Saturday, June 5, 2010

The 1377 Project, MKII Piston, Part 2

On I go...

Turning a new piston head.

Drilling...I tapped it #10-32

Setting the compound to 45 degrees.

Turning a stem on the piston. When I make the MkIII (very soon) I'll make this and the corresponding hole in the cup larger in diameter and from steel rather than aluminum.

Turning the taper.

Cutting it off a bit long.

Because I'm making a conical countersunk washer I then had to bore it out. There are other better ways to do this but this is where I ended up at the time.

Countersunk for a #10-32 FHSCS

Mounted on a mandrel.

The waste removed.


Already I can tell the aluminum isn't up to the task...

Friday, June 4, 2010

The 1377 Project, MKII Piston, Part 1

I decided to revisit the 1377 carbine project. I was never happy with using an o-ring as a pump seal, as it drew vacuum on the back stroke. So I decided to see if the original seal could be modified.

My old piston and two new seals (cheap from Crosman).

The pressure wasting cup face is obvious.

I took one of the plastic pistons...

And sawed off the end.

Turned away a bit of the plastic.

Voila, a piston cup chuck.

Putting a cutting edge on some brass tubing.

Drilling a hole in the pump cup.

That worked well.

Trimmed off the back of the cup.

I need to figure out a more precise way of doing that.

You can see how the brass drilled/punched a good fitting hole.

I cut a couple of shims for later. The drill catches the rings as they are cut off.

Looks like the conical recess is about 90 degrees.
More to come...

Tuesday, June 1, 2010

BSF S20 WCM Rear Sight Project

The bad: Haven't made much, if any, progress on the Haenal stock in the last couple weeks. Seems like everything else keeps getting in the way of airguns. I actually have been working on various airguns here and there--small stuff that doesn't merit a post or has been previously covered--like Crosman 22XX builds.

The good: Nick posted about his BSF S20 WCM pistol a while back. Before I shipped it off to him, I had the opportunity to fire a few pellets through it. Of course, I ended up buying one for myself a week later. My gun seems a bit "gummy" inside. No doubt due to the 25 year old grease and lube. So, I'll need to do a rebuild--eventually.

The S20's biggest drawback as a shooter (like oh-so-many guns) is the poorly designed sights. Amazing how companies can put all the effort and expense into a gun's design then just slap some impossible to see, razor thin, imprecise sights on top and call it good. I can accept that on a field rifle. I even get it--they know most all of us will scope the gun. But on a pistol--especially one that came out before the advent of red dot sights--this is almost unforgivable. All the accuracy of the gun is wasted by the shooter's inability to achieve a sight picture. It's as if no one at the gun company ever bothered to fire the gun at a tin can--much less a bullseye target.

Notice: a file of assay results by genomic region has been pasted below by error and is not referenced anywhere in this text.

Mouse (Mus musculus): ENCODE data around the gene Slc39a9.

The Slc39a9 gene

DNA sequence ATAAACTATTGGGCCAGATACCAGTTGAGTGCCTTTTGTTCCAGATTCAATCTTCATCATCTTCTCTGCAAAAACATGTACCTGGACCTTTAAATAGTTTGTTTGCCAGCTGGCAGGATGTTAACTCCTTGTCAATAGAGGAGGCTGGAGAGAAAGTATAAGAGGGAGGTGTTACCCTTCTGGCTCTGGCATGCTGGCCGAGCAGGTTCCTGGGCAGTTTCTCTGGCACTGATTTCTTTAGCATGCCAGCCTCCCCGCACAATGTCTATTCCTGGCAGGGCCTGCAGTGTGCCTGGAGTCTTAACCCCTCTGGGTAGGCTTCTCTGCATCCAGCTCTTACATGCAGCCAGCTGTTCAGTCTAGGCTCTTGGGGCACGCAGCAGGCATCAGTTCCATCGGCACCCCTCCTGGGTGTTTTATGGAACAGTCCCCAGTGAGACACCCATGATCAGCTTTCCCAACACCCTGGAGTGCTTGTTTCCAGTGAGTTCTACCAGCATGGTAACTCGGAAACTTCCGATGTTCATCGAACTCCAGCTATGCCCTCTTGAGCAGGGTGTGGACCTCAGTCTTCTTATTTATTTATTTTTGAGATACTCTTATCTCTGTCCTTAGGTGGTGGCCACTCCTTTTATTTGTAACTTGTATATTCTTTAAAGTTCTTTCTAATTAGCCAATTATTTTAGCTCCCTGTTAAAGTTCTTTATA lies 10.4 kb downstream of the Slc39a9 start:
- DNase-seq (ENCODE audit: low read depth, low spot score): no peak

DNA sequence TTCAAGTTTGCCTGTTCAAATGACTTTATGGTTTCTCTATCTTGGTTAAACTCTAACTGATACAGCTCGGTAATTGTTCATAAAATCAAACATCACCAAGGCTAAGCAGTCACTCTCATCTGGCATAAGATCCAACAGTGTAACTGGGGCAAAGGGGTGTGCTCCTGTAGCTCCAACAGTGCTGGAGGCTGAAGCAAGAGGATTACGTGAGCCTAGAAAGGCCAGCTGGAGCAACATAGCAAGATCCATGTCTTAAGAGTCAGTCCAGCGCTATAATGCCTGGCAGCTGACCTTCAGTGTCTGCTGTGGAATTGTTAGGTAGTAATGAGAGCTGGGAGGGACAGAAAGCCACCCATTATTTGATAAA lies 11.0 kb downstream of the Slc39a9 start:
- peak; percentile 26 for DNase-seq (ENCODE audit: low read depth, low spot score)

The rear notch width on the S20 is 0.059" that's 1.5mm. It's so narrow, it's very difficult to even see the front sight.

Fortunately, the leaf comes right off the sight base. I was sorely tempted to simply file the notch out, but I also wanted a wider rear sight to better "frame" bullseye targets.

Some tin snips and some sheet metal. I know, this is going to be really complicated...thanks for going all out for us BSF. I think the sheet metal is from the drawer of an old, broken shelving unit.

This pic didn't turn out so hot. Aluminum plate in the vise jaws to protect the sheet metal.

Bent the sheet to the approximate angle of the original. (Actually, I whacked it with a dead-blow mallet)

I like to do real precision tolerance layout stuff.

Filed a notch. Eyeballed the center--it'll be close enough; the sight will be adjustable laterally.

View number dos.

#20 bit gets the mounting hole started.

Elongated the hole with a small round file. Ovalizing the hole allows the leaf to be positioned laterally to adjust for windage.

It's technically usable right now, but it's still too ugly--even for an S20.

Used this curvy tool and refined the lines with a "fine point" magic marker.

Did the shaping with the bench grinder and used the lines as "recommendations". Just trying to keep this simple yet still keep the lines of the vintage gun intact.

Wire brushed the finish off and deburred the edges. Was going to polish it, but thought the brushed finish would better fend off glare.

Original on the left. I cleaned up the notch after taking this pic with a very small mill file.

Blued with Formula 44/40.

Installed. The notch width is now 0.111" (2.82mm) about twice the width as the original 0.059".

Looks OK and works far better than the original. I can see the front sight! But now I want a post shaped front sight... It never ends.

I'll try to get back to the Haenel. The no-sawdust nature of this project was a nice distraction.